Sign up ×
Stack Overflow is a question and answer site for professional and enthusiast programmers. It's 100% free.

I just made a small WebSocket server in C++ in order to make a simple video game. I read on the internet that we should use UDP over TCP in video games. But there isn't any UDP sockets in HTML5, do you think TCP would be fast enough to send a lot of positions every seconds of all the players?

share|improve this question
Tricky to answer, as you haven't defined "fast enough" or "lots"... –  Oliver Charlesworth Mar 16 '14 at 10:22

1 Answer 1

up vote 1 down vote accepted

It really depends upon the latency involved and most heavily on how much packet loss there is. If there is no packet loss then TCP is almost as fast as UDP, with exception to TCP having to do a connection 'handshake' to establish the initial connection as well as a small overhead in ACKs being returned.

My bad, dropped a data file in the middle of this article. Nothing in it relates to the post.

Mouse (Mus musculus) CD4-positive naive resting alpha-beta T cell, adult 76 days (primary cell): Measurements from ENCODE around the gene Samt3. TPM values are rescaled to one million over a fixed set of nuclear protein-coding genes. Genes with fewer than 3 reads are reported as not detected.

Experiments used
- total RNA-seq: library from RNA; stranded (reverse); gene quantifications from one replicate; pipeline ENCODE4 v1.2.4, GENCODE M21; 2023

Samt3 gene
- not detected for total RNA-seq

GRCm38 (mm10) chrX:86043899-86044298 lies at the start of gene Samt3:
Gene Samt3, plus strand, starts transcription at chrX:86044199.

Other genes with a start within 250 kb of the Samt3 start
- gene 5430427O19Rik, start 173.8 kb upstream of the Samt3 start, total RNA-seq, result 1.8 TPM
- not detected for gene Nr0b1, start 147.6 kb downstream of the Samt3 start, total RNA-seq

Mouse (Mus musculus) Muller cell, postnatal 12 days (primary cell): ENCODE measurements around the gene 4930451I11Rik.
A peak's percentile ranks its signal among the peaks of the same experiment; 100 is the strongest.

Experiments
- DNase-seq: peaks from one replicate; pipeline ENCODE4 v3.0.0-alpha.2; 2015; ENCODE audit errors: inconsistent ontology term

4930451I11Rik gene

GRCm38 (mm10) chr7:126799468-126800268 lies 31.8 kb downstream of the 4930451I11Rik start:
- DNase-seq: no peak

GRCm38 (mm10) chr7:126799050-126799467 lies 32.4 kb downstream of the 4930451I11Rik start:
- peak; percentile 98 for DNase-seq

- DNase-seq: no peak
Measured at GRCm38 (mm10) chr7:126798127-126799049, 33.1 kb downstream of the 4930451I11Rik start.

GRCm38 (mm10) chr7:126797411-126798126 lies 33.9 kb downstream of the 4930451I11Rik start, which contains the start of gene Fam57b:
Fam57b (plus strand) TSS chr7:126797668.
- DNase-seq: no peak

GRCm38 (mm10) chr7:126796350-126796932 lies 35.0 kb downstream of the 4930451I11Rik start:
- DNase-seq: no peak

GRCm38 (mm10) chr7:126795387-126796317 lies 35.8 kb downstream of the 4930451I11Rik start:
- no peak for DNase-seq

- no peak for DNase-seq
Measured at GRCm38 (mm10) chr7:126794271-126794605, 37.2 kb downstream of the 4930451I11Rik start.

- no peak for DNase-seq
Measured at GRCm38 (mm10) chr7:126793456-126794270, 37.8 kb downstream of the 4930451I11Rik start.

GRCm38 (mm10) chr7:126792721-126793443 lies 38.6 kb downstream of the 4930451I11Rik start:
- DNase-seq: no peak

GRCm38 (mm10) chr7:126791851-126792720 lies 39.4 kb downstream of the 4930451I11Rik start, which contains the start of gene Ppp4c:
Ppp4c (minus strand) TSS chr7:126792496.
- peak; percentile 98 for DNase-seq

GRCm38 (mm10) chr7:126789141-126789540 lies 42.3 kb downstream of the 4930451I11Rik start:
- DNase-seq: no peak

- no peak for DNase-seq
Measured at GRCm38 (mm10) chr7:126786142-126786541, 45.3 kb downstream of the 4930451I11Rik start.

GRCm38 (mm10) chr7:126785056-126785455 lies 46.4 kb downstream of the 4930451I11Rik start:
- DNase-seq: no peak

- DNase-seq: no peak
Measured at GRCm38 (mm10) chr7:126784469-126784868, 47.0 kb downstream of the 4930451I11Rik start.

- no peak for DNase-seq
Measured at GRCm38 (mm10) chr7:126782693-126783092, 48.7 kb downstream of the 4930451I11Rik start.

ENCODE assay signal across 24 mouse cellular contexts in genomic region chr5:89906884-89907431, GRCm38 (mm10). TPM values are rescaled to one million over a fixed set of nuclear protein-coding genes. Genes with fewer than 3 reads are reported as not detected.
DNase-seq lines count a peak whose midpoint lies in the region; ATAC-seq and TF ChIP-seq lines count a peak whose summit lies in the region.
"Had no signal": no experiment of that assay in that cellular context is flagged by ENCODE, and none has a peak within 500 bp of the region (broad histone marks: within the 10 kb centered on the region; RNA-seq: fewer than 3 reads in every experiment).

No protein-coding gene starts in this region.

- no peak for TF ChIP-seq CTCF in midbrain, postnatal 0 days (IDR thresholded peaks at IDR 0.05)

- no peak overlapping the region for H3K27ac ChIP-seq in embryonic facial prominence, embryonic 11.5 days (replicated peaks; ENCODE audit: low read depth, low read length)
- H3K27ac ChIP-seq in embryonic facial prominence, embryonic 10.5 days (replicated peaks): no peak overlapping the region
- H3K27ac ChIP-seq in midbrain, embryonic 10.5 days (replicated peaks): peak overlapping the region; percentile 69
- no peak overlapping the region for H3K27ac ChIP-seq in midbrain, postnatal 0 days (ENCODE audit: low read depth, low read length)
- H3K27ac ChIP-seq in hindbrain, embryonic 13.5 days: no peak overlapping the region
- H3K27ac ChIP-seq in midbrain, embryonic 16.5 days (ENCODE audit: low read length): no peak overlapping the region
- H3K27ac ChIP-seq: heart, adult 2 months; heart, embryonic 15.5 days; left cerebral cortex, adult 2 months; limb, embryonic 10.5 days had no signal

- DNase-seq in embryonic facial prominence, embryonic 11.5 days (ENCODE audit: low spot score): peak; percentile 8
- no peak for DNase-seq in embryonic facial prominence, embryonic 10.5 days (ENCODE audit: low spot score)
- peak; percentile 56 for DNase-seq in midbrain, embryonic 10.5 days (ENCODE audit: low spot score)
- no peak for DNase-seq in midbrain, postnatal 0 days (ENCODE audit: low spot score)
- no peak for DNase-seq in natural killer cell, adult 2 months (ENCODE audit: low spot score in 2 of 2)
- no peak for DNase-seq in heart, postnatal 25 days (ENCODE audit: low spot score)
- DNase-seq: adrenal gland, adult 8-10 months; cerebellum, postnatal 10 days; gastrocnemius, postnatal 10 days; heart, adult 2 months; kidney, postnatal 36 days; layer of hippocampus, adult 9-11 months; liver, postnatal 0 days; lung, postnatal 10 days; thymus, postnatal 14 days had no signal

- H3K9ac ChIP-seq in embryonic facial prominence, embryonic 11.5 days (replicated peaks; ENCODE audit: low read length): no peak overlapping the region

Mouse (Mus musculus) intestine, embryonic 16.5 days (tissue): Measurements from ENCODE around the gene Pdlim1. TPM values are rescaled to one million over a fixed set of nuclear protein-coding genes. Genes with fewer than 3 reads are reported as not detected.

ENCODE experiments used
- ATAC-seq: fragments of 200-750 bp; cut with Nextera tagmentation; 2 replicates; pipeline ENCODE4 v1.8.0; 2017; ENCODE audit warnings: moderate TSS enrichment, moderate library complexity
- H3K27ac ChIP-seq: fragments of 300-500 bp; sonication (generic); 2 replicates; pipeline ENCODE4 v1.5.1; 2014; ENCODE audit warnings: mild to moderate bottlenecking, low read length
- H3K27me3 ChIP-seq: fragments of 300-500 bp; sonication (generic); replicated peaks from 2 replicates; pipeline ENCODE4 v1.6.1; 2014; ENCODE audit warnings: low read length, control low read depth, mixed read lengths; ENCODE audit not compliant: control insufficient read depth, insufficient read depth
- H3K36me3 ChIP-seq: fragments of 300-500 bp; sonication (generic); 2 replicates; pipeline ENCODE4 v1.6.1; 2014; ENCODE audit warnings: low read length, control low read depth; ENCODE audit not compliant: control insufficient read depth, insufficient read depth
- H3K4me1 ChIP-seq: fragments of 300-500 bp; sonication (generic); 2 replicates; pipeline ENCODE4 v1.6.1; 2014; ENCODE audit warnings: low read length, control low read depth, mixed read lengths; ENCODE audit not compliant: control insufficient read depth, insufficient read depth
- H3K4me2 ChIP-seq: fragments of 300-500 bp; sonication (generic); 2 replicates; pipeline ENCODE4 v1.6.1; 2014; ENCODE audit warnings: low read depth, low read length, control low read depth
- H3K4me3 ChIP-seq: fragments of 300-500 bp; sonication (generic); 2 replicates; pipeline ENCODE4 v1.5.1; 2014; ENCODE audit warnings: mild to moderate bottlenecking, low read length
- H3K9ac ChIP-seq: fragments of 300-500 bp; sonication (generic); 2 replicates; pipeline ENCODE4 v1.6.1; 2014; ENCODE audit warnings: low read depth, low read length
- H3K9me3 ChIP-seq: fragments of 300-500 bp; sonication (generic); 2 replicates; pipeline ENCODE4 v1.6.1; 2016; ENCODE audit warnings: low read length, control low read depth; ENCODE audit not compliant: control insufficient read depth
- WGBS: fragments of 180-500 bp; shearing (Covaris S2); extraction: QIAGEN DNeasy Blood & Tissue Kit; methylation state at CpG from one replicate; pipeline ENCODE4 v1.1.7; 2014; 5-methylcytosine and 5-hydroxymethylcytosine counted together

share|improve this answer
Good to hear, and what's the best way to reduce packet loss? –  Maxence Henneron Mar 16 '14 at 10:34
You can't really because it has to do with all the intermediate routers and even the wiring between your server and the players. The reason that a packet is lost is because its data has become corrupted, perhaps due to a noisy line. The router detects that the packet is faulty by looking at its 'finger print' (a CRC checksum) and drops the packet if it is corrupted. In this scenario TCP will try to resend the packet where as UDP just drops it. This is why it is good for things like position updates because you can afford to miss one, you just get the next, no need to hold up the show :) –  Nick Weedon Mar 16 '14 at 10:41
Hopefully with this insight you can appreciate why it is a tricky question to answer. –  Nick Weedon Mar 16 '14 at 10:42
Well I think the best way to figure this out is to actually try it.. –  Maxence Henneron Mar 16 '14 at 10:54

Your Answer


By posting your answer, you agree to the privacy policy and terms of service.

Not the answer you're looking for? Browse other questions tagged or ask your own question.